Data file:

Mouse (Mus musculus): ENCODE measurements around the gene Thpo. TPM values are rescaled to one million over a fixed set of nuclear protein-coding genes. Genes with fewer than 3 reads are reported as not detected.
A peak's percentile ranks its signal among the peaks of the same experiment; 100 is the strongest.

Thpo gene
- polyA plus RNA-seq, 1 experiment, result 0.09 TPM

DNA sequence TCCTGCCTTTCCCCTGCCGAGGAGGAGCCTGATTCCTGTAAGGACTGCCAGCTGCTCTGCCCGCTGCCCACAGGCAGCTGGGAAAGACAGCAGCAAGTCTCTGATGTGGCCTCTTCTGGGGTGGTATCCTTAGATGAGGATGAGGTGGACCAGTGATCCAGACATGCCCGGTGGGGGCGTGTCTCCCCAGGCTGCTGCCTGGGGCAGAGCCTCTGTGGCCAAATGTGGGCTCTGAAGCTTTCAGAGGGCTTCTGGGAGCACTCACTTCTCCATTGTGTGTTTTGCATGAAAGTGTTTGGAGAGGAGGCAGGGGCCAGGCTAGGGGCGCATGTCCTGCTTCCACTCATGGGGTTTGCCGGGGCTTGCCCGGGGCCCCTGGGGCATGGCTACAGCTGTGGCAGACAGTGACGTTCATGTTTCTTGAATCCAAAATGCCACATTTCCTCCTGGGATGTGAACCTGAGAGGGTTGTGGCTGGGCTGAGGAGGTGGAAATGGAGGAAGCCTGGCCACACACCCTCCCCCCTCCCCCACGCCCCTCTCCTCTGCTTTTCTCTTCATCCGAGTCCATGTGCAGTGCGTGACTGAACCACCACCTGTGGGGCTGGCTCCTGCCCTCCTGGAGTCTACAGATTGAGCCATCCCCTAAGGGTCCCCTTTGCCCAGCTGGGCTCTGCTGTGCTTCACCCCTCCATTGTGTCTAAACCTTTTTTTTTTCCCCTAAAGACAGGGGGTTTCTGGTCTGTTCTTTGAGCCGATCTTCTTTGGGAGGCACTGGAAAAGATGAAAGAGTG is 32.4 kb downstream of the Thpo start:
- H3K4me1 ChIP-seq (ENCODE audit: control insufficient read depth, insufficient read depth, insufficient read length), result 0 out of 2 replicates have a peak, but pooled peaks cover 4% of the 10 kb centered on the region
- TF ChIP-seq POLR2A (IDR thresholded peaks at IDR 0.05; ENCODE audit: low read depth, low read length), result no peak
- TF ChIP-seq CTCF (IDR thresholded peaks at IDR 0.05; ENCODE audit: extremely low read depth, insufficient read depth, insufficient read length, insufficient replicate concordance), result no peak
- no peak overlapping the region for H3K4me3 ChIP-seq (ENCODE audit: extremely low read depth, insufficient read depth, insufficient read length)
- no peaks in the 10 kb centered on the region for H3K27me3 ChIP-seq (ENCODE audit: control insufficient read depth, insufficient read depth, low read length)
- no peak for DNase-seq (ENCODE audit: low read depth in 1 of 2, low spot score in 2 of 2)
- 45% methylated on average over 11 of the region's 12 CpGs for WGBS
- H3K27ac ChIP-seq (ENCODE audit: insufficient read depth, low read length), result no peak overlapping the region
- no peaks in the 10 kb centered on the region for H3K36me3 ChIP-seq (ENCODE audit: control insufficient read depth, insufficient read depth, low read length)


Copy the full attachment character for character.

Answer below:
Mouse (Mus musculus): ENCODE measurements around the gene Thpo. TPM values are rescaled to one million over a fixed set of nuclear protein-coding genes. Genes with fewer than 3 reads are reported as not detected.
A peak's percentile ranks its signal among the peaks of the same experiment; 100 is the strongest.

Thpo gene
- polyA plus RNA-seq, 1 experiment, result 0.09 TPM

DNA sequence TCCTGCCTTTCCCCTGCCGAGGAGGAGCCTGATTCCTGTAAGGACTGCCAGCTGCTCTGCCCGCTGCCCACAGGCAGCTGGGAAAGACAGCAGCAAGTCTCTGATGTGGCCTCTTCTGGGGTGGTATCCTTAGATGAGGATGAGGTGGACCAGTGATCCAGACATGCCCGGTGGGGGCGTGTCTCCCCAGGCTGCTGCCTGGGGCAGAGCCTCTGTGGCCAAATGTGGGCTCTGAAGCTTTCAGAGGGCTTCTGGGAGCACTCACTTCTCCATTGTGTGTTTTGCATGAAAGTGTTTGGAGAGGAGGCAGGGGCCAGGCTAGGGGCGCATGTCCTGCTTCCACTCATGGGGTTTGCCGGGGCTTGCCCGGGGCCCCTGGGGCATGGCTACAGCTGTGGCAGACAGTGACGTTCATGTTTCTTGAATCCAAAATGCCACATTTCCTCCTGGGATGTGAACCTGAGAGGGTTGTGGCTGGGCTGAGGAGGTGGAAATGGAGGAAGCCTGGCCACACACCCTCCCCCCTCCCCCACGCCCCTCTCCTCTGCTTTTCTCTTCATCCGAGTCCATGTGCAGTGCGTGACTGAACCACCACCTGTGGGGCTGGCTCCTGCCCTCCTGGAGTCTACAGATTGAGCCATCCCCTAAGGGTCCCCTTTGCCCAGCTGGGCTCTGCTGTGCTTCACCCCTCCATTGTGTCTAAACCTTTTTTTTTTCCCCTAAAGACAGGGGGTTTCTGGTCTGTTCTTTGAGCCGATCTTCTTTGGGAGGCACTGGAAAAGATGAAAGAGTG is 32.4 kb downstream of the Thpo start:
- H3K4me1 ChIP-seq (ENCODE audit: control insufficient read depth, insufficient read depth, insufficient read length), result 0 out of 2 replicates have a peak, but pooled peaks cover 4% of the 10 kb centered on the region
- TF ChIP-seq POLR2A (IDR thresholded peaks at IDR 0.05; ENCODE audit: low read depth, low read length), result no peak
- TF ChIP-seq CTCF (IDR thresholded peaks at IDR 0.05; ENCODE audit: extremely low read depth, insufficient read depth, insufficient read length, insufficient replicate concordance), result no peak
- no peak overlapping the region for H3K4me3 ChIP-seq (ENCODE audit: extremely low read depth, insufficient read depth, insufficient read length)
- no peaks in the 10 kb centered on the region for H3K27me3 ChIP-seq (ENCODE audit: control insufficient read depth, insufficient read depth, low read length)
- no peak for DNase-seq (ENCODE audit: low read depth in 1 of 2, low spot score in 2 of 2)
- 45% methylated on average over 11 of the region's 12 CpGs for WGBS
- H3K27ac ChIP-seq (ENCODE audit: insufficient read depth, low read length), result no peak overlapping the region
- no peaks in the 10 kb centered on the region for H3K36me3 ChIP-seq (ENCODE audit: control insufficient read depth, insufficient read depth, low read length)